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The Walls of Babylon are a Babylonian unique building, replacing the standard city Walls. The Walls of Babylon not only significantly boost the city's defensive capabilities (providing twice as many HP as normal Walls) while costing less Production to build, but they also allow the city to deal greater combat damage when conducting any bombardments.
Originally included on Antipater's list of the Seven Ancient Wonders of the World, the Walls of Babylon encapsulated the city and protected it from harm, circling the city on all sides and even spanning the Euphrates River (which ran through the center of the city). The outer walls ran 10 km (6 miles) in length, measured 8 meters (25 feet) thick, and were said to tower 98 meters (320 feet) over the city. Smaller walls ringed the city behind this primary one, assuring an extra line of defense if the first ever fell. Some 250 towers dotted the length of the walls, providing excellent look-out points and combat stations for the skilled Babylonian archers. The walls were impenetrable by any technology available to sieges at the time, large metal gates were installed at the river's ends (preventing any underwater intruders), and eight massive gates were constructed to contain any foot traffic (the most famous being the Ishtar Gate). These walls effectively protected the city for almost one hundred years.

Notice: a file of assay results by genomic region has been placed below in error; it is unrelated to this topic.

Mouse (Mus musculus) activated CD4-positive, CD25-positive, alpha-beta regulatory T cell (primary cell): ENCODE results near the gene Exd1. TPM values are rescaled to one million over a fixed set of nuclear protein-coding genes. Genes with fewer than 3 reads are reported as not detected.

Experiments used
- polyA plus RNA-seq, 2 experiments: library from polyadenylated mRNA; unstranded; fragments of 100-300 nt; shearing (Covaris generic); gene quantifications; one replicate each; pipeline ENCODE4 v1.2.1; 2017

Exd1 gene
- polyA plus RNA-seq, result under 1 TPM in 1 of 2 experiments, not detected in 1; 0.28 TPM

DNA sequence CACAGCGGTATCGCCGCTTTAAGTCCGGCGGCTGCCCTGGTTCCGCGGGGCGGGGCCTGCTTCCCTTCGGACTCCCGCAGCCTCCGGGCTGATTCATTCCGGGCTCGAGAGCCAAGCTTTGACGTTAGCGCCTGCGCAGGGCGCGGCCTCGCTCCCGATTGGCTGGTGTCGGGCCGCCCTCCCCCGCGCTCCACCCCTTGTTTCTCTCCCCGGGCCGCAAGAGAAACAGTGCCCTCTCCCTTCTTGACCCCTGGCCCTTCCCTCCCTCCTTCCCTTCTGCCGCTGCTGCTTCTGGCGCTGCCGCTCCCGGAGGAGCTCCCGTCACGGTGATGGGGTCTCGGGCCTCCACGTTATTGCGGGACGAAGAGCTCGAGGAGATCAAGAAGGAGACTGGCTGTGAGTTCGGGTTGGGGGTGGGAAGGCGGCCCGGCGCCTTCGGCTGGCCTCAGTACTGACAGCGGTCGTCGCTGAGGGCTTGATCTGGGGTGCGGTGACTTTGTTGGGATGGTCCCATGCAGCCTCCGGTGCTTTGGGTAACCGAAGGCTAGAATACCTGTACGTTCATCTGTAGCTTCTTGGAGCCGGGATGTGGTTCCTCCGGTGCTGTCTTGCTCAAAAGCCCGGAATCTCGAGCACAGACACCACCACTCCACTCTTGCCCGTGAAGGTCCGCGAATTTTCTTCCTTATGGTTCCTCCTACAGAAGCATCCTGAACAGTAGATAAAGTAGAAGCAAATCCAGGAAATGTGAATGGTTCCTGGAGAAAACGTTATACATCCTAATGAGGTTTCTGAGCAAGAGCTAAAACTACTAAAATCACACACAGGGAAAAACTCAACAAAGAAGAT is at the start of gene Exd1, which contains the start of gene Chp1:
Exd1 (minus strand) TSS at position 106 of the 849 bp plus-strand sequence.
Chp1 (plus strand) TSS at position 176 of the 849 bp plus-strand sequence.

It wasn’t until 539 BC that a way around the wall's defense was devised; Cyrus the Great unleashed a plan which diverted the Euphrates further upstream, lowering the water level so that anyone could walk through it. His army snuck under the river's metal gates under the cover of darkness and took the city from within. While capable of stopping any direct means of assault, the walls couldn't stop one man's determined ingenuity.
Much of the ancient walls still stand, a testament to their strength. In 1983, Saddam Hussein began a reconstruction project at the site of the ancient city, including restoration of the Walls and a recreation of the Ishtar Gate. The project has since been put on hold, but Iraq hopes to continue further restoration of the walls and once again make Babylon a place of wonder.